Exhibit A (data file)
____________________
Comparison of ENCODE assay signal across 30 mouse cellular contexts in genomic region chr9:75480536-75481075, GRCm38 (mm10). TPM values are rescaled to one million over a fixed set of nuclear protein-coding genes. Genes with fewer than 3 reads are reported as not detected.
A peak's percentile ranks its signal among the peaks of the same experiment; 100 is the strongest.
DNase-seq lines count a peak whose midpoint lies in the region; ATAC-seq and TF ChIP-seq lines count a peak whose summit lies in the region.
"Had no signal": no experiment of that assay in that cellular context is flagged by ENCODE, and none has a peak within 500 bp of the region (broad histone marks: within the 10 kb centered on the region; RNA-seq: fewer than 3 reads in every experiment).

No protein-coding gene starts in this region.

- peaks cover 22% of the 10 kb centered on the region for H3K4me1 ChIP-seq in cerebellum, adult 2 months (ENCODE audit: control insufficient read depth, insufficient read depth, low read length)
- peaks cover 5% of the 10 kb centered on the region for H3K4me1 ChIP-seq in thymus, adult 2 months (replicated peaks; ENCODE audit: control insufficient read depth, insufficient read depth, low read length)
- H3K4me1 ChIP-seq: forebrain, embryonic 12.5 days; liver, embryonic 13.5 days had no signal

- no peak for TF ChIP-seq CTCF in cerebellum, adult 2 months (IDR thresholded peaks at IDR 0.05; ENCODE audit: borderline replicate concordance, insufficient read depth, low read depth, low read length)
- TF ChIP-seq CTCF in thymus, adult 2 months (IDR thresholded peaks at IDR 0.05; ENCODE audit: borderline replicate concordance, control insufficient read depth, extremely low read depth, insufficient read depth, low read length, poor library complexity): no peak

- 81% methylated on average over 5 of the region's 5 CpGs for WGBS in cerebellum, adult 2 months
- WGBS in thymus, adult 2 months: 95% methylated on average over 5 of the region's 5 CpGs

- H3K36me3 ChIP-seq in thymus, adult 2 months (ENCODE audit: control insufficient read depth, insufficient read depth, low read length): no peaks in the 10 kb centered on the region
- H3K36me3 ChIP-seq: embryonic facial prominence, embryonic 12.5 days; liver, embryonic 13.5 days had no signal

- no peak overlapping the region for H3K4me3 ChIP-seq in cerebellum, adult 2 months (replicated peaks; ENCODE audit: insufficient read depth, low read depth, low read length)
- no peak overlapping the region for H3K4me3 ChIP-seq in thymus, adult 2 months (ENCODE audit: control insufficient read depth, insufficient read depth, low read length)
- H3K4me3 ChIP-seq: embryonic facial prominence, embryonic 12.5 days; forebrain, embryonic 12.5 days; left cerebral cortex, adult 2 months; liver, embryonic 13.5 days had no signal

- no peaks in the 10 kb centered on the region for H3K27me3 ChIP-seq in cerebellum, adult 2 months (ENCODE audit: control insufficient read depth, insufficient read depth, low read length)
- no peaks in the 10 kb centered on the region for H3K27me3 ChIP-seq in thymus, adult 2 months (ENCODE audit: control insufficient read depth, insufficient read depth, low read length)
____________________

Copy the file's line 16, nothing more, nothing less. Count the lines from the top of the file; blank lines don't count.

- no peak overlapping the region for H3K4me3 ChIP-seq in thymus, adult 2 months (ENCODE audit: control insufficient read depth, insufficient read depth, low read length)